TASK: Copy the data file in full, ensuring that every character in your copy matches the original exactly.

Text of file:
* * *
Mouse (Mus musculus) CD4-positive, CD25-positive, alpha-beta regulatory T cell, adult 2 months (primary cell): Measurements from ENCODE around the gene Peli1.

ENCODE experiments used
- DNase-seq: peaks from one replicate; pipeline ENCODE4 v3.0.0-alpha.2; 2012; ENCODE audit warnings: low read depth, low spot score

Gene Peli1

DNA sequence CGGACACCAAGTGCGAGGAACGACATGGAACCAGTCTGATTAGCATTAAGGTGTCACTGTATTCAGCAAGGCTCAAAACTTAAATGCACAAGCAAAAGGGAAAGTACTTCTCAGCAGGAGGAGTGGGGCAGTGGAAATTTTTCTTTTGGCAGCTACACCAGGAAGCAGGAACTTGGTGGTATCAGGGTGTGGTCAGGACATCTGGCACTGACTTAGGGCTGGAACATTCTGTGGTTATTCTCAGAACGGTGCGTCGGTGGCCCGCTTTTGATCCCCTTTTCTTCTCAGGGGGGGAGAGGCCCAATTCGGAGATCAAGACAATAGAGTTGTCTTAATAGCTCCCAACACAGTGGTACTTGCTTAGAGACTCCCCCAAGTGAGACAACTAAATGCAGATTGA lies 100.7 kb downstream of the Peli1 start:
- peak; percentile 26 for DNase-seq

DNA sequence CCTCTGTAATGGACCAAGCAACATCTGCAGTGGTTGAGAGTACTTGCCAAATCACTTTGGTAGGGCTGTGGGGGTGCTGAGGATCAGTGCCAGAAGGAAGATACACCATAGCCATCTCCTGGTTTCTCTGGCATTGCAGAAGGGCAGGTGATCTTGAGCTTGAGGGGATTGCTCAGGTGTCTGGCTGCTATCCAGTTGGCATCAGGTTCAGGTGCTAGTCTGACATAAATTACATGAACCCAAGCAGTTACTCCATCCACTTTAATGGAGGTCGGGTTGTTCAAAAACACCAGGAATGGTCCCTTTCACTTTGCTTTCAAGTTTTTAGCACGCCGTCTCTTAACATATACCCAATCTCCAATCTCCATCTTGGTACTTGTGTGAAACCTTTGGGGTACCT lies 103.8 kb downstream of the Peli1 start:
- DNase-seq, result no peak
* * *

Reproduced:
Mouse (Mus musculus) CD4-positive, CD25-positive, alpha-beta regulatory T cell, adult 2 months (primary cell): Measurements from ENCODE around the gene Peli1.

ENCODE experiments used
- DNase-seq: peaks from one replicate; pipeline ENCODE4 v3.0.0-alpha.2; 2012; ENCODE audit warnings: low read depth, low spot score

Gene Peli1

DNA sequence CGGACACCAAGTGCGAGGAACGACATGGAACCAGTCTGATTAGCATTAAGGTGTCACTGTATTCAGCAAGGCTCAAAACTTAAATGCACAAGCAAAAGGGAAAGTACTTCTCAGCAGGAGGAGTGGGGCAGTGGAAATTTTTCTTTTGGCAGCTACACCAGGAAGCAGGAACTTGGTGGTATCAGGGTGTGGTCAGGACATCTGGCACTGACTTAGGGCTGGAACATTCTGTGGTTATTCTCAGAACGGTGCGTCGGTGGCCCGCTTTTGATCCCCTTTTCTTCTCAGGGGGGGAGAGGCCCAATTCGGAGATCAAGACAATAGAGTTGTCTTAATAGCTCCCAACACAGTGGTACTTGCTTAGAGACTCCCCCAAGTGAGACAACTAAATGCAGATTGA lies 100.7 kb downstream of the Peli1 start:
- peak; percentile 26 for DNase-seq

DNA sequence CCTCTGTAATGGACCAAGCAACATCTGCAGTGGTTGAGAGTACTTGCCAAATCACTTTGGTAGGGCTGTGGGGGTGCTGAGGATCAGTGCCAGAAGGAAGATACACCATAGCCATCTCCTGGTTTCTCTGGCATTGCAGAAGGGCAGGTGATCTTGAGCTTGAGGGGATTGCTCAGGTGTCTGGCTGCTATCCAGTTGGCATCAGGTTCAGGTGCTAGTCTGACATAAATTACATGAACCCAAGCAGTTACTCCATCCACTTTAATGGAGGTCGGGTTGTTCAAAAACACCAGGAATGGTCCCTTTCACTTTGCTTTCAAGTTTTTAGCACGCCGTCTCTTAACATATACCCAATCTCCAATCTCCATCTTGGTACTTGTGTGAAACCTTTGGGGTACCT lies 103.8 kb downstream of the Peli1 start:
- DNase-seq, result no peak